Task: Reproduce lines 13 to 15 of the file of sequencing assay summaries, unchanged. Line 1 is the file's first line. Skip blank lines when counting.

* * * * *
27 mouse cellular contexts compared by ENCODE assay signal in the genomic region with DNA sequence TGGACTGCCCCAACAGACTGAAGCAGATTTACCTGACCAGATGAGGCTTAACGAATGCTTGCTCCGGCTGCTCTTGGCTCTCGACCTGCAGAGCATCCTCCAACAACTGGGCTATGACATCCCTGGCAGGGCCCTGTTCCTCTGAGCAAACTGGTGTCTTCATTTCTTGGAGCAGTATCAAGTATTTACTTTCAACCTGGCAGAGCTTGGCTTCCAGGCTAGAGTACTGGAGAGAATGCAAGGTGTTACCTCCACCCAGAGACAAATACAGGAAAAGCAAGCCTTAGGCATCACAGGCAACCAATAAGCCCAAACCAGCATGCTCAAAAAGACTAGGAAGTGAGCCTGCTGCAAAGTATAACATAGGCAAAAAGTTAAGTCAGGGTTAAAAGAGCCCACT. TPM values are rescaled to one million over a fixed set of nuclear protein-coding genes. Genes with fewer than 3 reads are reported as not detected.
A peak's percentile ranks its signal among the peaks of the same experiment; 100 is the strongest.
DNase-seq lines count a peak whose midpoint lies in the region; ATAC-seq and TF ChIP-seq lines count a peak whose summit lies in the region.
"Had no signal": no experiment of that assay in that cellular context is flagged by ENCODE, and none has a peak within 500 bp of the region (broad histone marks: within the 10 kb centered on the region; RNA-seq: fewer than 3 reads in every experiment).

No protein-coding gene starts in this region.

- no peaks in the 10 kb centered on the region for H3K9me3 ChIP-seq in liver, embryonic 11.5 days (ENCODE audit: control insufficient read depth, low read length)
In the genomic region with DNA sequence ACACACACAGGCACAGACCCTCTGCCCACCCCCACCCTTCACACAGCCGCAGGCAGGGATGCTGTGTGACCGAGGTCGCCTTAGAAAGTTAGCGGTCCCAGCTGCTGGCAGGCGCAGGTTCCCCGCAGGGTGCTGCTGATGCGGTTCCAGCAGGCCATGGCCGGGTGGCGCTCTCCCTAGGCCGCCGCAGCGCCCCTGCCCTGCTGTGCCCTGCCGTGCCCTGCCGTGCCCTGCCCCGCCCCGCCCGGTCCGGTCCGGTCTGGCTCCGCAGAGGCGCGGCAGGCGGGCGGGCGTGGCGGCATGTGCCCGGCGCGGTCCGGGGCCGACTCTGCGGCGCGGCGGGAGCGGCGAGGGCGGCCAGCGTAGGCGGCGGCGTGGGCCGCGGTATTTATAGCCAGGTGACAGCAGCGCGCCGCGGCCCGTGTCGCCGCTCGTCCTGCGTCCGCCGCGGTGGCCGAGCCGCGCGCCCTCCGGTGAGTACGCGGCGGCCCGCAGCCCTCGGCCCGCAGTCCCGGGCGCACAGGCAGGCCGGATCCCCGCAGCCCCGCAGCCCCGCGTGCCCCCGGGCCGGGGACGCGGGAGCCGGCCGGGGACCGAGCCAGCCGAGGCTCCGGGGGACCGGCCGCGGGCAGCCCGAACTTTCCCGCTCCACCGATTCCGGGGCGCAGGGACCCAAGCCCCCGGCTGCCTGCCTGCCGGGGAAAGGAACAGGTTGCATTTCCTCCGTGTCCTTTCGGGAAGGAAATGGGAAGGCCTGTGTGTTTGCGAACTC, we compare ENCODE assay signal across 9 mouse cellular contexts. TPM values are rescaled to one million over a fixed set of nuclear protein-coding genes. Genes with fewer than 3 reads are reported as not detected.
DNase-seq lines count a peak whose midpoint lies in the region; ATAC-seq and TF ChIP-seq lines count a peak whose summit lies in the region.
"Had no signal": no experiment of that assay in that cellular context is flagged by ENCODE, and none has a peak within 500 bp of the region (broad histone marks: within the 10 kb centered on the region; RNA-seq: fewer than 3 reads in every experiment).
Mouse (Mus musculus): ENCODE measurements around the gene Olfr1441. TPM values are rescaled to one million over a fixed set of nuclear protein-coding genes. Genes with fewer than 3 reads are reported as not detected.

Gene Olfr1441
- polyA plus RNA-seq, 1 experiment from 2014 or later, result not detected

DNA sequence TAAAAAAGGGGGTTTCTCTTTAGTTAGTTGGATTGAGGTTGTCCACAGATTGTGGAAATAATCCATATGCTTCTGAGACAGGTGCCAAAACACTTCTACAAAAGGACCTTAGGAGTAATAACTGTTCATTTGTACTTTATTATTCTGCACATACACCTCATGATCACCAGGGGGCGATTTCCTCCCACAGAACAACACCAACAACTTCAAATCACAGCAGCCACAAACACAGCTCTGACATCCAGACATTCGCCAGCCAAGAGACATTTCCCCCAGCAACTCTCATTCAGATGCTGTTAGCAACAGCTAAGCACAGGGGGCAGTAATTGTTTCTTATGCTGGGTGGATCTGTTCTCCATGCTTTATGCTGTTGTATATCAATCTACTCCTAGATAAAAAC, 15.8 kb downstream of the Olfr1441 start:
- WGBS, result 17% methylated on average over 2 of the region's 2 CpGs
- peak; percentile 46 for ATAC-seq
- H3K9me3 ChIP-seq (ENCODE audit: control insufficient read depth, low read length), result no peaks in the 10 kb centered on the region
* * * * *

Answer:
DNA sequence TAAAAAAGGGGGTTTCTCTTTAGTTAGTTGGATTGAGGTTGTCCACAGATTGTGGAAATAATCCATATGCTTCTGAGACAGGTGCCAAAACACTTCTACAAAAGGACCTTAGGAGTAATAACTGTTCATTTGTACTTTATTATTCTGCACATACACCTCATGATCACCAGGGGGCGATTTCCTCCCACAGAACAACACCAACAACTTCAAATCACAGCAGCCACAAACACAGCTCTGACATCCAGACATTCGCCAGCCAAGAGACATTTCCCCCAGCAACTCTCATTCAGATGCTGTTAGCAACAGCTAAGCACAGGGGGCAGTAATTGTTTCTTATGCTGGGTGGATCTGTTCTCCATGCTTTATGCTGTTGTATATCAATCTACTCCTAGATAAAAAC, 15.8 kb downstream of the Olfr1441 start:
- WGBS, result 17% methylated on average over 2 of the region's 2 CpGs
- peak; percentile 46 for ATAC-seq